during the night to the rear of the Eighteenth Corps, to relieve that corps in the line, that it might be foot-loose in the assault to be made. The other two divisions of the Second Corps and Sheridan's cavalry were crossed over on the night of the 29th, and moved in front of Petersburg. On the morning of the 30th, between 4 and 5 o'clock, the mine was sprung, blowing up a battery and most of a regiment, and the advance of the assaulting column, formed of the Ninth Corps, immediately took possession of the crater made by the explosion, and the line for some cause failed to advance promptly to the ridge beyond. Had they done this, I have every reason to believe that Petersburg wold have fallen. Other troops were immediately pushed forward, but the time consumed in getting them up enable the enemy to rally rom his surprise (which had been complete) and get force to this point for its defense. The captured line thus held being untenable and of no advantage to us, the troops were withdrawn, but not without heavy loss. Thus terminer in disaster what promised to be the most successful assault of the campaign.*
Immediately upon the enemy ascertaining that General Hunter was retreating from Lynchburg by way of the Kanawha River, thus laying the Shenandoah Valley open for raids into Maryland and Pennsylvania, he returned northward, and moved down that valley. As soon as this movement of the enemy was ascertained, General Hunter, who had reached the Kanawha River, was directed to move hit troops without delay, by river and railroad, to Harper's Ferry'; but owing to the difficultly, by river and railroad, to Harper's Ferry; but owing to the difficulty of navigation, by reason of low water and breaks in the railroad, great delay was experienced in getting there. It became necessary, therefore, to find other troops to check this movement of the enemy. For this purpose the Sixth Corps was taken from the armies operating against Richmond, to which was added the Nineteenth Corps, the, fortunately, beginning to arrive in Hampton roads from the Gulf Department, under orders issued immediately after the ascertainment of the result of the Red River expedition.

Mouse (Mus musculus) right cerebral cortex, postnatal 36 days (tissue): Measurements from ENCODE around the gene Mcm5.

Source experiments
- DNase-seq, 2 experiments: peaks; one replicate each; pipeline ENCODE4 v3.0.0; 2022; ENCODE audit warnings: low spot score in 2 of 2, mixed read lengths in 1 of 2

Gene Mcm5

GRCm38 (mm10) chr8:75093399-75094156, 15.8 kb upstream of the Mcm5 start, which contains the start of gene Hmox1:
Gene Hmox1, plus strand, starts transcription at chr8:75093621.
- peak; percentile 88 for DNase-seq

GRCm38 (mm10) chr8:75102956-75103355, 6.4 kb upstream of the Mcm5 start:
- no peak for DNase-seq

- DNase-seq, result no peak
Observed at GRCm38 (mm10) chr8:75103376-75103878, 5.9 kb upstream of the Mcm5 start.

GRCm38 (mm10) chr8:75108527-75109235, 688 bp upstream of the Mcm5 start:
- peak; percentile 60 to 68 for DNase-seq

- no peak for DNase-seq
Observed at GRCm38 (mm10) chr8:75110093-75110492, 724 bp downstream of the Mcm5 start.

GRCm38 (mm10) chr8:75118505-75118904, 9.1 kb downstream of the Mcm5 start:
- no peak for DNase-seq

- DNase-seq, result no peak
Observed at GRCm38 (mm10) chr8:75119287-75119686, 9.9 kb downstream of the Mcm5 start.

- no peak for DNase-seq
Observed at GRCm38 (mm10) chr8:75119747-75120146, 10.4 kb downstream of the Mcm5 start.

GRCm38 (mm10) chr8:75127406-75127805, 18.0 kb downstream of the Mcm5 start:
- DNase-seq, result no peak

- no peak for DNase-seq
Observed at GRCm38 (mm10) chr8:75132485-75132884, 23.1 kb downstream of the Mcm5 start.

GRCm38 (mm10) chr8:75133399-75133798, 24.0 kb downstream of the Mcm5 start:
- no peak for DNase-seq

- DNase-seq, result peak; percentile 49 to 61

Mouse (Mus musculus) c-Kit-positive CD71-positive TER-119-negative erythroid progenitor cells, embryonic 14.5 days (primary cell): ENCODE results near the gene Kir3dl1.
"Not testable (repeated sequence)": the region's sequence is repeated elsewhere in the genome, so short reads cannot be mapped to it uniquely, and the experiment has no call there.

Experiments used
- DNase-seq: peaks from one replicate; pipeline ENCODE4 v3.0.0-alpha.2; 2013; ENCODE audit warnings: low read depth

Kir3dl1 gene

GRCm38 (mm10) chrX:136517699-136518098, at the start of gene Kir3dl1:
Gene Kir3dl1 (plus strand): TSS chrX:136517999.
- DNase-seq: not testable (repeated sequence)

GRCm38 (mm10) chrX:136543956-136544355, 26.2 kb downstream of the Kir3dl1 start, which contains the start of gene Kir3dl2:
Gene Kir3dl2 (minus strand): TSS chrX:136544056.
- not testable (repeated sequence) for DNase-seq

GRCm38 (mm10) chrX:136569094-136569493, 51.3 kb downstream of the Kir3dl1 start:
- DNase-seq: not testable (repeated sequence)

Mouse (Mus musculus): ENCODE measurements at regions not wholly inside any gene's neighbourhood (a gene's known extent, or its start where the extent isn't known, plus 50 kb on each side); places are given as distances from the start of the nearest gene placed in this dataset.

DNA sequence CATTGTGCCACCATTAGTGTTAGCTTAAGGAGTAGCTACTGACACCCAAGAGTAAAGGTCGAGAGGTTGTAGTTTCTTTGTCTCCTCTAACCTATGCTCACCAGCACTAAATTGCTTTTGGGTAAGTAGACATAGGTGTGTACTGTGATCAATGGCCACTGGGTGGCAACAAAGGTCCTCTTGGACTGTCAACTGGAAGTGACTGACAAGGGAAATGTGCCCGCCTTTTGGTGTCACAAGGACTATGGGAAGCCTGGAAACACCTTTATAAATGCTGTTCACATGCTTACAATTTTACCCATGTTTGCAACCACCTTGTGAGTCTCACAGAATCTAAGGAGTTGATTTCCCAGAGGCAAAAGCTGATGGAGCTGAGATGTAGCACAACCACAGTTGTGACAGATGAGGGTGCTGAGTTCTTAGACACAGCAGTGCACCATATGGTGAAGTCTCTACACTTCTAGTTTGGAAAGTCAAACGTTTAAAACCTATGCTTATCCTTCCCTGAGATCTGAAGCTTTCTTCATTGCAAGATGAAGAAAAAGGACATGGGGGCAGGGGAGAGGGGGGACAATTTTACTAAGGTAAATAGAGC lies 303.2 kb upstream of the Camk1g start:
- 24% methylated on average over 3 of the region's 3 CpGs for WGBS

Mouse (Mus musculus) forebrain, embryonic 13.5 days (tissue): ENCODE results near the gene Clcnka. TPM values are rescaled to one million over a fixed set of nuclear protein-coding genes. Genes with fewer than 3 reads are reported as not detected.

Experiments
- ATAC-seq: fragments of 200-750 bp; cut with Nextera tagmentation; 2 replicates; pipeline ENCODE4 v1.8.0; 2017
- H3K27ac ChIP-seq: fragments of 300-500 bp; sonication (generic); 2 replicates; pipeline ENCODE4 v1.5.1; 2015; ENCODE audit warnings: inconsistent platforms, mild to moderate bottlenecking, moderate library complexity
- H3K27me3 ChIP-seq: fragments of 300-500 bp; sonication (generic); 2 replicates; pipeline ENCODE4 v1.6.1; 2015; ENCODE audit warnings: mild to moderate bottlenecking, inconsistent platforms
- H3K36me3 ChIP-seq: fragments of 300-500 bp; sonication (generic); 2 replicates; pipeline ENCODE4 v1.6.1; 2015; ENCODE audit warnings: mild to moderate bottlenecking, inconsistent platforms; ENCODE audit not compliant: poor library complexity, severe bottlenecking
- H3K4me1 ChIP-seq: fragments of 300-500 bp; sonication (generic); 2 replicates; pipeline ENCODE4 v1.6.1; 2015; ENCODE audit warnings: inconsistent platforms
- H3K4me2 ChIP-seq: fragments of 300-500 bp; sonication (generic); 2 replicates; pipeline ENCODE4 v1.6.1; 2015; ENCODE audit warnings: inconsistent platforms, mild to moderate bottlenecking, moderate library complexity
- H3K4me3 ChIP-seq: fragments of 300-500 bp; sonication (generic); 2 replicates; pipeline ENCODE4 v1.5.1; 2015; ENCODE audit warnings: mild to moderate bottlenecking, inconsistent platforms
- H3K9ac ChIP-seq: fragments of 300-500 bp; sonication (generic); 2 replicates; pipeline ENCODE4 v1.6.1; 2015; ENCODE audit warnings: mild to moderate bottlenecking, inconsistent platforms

The garrisons of Baltimore and Washington were at this time made up of heavy artillery regiments, 100-day's men, and detachments from the Invalid Corps. One division, under command of General Ricketts, of the Sixth Corps, was sent to Baltimore, and the remaining two divisions of the Sixth Corps, under General Wright, were subsequently sent to Washington. On the 3rd of July the enemy approached Martinsburg; General Sigel, who was in command of our forces there, retreated across the Potomac at Shepherdstown, and General Weber, commanding at Harper's Ferry, crossed the river and occupied Maryland Heights. On the 6th the enemy occupied Hagerstown, moving a strong column toward Frederick City. General Wallace, with Ricketts' division and his own command, the later mostly new and undisciplined troops, pushed out from Baltimore with great promptness and met the enemy in force on the Monocacy, near the crossing of the railroad bridge. His force was not sufficient to insure success, but he fought the enemy nevertheless, and although it resulted in a defeat to our arms, yet it detained the enemy and thereby served to enable General Wright to reach Washington with two divisions of the Sixth Corps, and the advance of the Nineteenth Corps before him. From Monocacy the enemy moved on Washington, his cavalry advance reaching Rock-
*For subordinate reports of operations against Petersburg and Richmond from June 13 to July 31, 1864, see Vol. XL, Part I.